The allowed to participate in with the









The Strange Experiment as Related to Attachment Between
Mother and Child










has been considered a leading classical researcher on child attachment.  This paper investigates the study, Attachment,
Exploration, and Separation: Illustrated by the Behavior of One-Year-Olds in a Strange
Situation, the
authors studied attachment behavior in young children.  The paper offers a critical look at the study
and offers ideas for future areas of study involving children and the bonding and
attachment process. 

Keywords: Ainsworth,
attachment, bonding, future study













            In the study, Attachment, Exploration, and Separation:
Illustrated by the Behavior of One-Year-Olds in a Strange Situation, the authors, Ainsworth and Bell, studied
attachment behaviors in  young children
ages one-year to under two-years old (Ainsworth & Bell, 1970).  Throughout the entirety of this study,
Ainsworth witnessed the children’s behaviors and reactions in a highly
structured observational experiment where the children were exposed to new
environments and individuals.  Ainsworth’s
findings which included varied displays of security and insecurity within the actions
exhibited by the infants participating in the study, depending on the
situations to which they were exposed have long been considered to be classical
research in the area of child development. 

            The study
used periods of time broken into time intervals where the infants were placed
in a room equipped with a one-way mirror specifically suited for Ainsworth’s
observational expectations.  Each child
was observed in the following situations: the child was placed in an unfamiliar
room without the mother, the child was approached by a new person, the child
and the unfamiliar person are alone in the room, the mother returns to the room
to be with the baby, the mother again leaves the baby alone, the stranger returns
to the room, and finally the mother returns to the room again.  The authors closely specified the parameters
of the study, going so far as limiting the amount of time the infants were
allowed to be upset before being comforted and what interactions the strangers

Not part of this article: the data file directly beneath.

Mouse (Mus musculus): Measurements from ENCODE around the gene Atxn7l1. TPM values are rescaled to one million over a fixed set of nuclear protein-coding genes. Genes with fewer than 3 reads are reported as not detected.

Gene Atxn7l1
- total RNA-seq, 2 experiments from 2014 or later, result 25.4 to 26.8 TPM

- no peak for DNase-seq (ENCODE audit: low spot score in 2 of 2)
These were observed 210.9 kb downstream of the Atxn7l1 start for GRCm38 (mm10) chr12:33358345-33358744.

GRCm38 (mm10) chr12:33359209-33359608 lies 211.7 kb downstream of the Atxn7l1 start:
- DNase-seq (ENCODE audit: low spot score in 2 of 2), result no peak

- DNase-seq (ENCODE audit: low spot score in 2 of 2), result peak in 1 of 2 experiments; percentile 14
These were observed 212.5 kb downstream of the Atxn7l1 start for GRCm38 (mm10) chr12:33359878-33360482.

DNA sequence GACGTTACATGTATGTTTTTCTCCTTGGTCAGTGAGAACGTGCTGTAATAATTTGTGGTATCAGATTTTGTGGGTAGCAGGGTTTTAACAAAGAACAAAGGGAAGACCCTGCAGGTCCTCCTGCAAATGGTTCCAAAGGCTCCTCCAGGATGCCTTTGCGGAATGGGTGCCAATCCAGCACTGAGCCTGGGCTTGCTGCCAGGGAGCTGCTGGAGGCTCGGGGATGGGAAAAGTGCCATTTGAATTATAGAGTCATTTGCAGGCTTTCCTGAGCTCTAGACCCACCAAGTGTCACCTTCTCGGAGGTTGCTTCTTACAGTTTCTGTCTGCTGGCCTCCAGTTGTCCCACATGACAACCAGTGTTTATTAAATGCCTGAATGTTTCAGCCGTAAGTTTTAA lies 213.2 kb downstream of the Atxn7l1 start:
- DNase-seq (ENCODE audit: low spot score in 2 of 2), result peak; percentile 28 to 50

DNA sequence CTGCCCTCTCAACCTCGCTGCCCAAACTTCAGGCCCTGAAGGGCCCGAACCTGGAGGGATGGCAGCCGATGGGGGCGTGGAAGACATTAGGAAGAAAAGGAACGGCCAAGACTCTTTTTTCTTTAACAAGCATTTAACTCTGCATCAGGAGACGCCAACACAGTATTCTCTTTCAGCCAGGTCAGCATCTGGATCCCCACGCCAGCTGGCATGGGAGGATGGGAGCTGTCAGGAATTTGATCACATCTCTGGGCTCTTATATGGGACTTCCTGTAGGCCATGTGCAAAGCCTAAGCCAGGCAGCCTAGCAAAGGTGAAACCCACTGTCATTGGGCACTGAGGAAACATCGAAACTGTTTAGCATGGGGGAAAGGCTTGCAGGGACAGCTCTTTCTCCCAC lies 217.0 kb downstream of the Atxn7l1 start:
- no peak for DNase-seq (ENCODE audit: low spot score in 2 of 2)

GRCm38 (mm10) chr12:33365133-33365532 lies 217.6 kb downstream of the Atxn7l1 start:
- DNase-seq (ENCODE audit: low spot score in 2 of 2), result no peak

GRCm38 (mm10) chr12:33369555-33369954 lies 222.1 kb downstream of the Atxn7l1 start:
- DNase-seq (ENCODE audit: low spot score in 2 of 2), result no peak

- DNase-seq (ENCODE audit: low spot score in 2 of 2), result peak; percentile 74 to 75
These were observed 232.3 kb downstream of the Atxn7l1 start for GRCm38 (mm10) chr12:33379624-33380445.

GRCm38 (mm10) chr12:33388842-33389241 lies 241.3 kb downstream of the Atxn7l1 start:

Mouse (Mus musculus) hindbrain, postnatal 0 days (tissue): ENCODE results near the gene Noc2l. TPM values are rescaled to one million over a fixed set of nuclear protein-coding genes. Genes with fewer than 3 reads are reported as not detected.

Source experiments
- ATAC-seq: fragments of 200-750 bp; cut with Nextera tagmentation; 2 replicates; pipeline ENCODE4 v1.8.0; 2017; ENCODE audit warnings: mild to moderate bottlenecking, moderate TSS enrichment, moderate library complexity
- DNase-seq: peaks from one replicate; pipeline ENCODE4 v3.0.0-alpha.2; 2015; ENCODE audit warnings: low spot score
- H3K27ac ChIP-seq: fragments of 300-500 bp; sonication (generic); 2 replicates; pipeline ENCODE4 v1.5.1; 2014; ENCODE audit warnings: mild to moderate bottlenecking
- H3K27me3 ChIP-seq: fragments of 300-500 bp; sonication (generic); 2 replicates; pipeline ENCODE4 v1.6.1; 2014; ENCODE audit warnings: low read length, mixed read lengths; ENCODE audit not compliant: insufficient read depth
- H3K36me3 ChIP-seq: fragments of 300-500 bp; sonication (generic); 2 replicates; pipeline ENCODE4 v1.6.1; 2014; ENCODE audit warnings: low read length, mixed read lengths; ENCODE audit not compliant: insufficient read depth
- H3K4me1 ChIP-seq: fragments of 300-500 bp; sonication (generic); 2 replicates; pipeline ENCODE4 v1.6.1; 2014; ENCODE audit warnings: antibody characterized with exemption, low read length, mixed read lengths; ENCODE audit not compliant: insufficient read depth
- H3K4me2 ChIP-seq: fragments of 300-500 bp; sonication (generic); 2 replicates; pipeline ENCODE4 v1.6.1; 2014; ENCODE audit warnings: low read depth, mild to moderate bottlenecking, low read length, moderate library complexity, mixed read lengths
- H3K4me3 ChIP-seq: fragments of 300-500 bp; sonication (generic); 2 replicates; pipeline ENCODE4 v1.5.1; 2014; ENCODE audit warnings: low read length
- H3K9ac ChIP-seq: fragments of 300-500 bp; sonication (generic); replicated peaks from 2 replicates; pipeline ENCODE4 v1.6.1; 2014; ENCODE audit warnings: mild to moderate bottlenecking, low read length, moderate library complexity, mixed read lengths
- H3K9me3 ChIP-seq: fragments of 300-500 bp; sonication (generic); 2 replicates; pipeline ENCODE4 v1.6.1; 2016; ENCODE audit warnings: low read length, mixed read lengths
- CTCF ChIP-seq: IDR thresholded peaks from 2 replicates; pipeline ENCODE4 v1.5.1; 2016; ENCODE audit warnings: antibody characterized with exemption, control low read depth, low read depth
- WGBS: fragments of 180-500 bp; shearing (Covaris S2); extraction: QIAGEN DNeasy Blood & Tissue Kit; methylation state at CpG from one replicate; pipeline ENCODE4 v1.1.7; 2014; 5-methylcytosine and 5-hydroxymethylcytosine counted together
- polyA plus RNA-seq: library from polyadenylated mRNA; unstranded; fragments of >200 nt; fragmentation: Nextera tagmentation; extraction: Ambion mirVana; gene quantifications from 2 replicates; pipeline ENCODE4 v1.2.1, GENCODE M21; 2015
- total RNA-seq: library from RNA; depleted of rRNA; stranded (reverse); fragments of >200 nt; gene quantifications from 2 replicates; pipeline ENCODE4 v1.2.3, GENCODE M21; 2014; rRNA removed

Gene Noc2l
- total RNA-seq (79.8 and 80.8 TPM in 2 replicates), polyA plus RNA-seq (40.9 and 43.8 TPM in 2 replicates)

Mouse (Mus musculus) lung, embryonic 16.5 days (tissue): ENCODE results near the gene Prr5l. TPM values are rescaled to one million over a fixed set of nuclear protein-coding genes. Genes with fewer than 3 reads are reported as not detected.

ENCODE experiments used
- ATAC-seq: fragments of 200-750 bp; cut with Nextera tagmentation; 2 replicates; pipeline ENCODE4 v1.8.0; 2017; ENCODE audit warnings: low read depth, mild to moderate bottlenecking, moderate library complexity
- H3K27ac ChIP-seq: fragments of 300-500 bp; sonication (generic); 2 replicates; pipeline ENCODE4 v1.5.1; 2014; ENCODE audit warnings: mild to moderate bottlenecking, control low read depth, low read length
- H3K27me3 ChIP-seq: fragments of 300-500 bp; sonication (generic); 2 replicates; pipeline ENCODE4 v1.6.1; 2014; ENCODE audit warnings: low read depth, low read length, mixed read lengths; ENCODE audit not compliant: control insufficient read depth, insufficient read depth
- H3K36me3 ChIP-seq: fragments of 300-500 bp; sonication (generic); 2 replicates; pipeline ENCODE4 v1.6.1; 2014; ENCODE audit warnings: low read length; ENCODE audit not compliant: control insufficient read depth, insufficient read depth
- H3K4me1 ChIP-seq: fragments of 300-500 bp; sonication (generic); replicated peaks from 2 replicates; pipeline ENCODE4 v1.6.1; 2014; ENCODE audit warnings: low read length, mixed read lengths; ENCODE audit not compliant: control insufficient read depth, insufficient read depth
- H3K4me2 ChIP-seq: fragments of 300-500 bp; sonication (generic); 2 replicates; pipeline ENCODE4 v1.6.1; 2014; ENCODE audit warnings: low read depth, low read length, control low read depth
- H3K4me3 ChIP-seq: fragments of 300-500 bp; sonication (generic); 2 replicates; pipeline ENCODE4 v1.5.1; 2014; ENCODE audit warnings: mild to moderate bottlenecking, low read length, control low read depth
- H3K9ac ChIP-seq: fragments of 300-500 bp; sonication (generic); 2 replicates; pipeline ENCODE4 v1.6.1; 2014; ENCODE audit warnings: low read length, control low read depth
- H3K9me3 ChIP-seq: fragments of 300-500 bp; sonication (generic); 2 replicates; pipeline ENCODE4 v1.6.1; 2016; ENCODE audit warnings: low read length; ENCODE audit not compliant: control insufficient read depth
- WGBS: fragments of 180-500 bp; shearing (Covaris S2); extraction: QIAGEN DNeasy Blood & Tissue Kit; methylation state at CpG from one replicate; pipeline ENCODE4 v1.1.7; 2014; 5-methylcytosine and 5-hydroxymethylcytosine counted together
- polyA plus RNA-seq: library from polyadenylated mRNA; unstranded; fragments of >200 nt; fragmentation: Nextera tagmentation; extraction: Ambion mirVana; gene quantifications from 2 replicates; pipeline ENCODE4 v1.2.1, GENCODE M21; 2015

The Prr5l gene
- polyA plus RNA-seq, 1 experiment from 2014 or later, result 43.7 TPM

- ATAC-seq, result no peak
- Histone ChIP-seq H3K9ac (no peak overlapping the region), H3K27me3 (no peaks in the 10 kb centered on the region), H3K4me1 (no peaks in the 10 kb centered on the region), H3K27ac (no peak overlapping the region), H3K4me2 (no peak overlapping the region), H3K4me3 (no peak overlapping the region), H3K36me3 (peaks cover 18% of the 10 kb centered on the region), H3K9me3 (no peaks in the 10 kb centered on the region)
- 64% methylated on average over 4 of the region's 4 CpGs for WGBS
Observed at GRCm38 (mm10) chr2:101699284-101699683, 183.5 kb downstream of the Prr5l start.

were allowed to participate in with the babies while in the strange room.  It appears that these restrictions were put
into place to ensure the care, welfare, and safety of the infants participating
in the research, and questions about the ethical implications of this study
would be confined to specific areas rather than aimed towards the study

Main Position

While witnessing the study progress, the author
was able to note and summarize universal and specific elements of insecurity
and security that were observed through the children’s behaviors and reactions
while in the strange room, with the stranger, and once again when their mother
returned..  The reactions were classified
in an index of attachment behaviors which include separation anxiety, which is
considered to be a normal and age appropriate response, exploration, which is
considered to be a “secure response”, anxiety, as a result of the strange person
or situation, and finally the interaction with the mother when she returned to
the strange room (Ainsworth & Bell, 1970). 
Using this scale each infant was given a classification which rated the
strength of the mother-child relationship. 
In this study the majority of the infant’s were upset when their mother
left and happy when they returned, Ainsworth interpreted this to indicate that
the bond between mother and child was strong and came from a secure home
environment.  The last two
classifications of observed behaviors were not as indicative of a secure relationship
with their mother or a strong solid home environment.  These children were observed as having severe
and powerful reactions when being left by their mother, which Ainsworth inferred
would be indicative of manipulative behavior, or no indication of being upset
when their mother left them, which Ainsworth deduced would be indicative of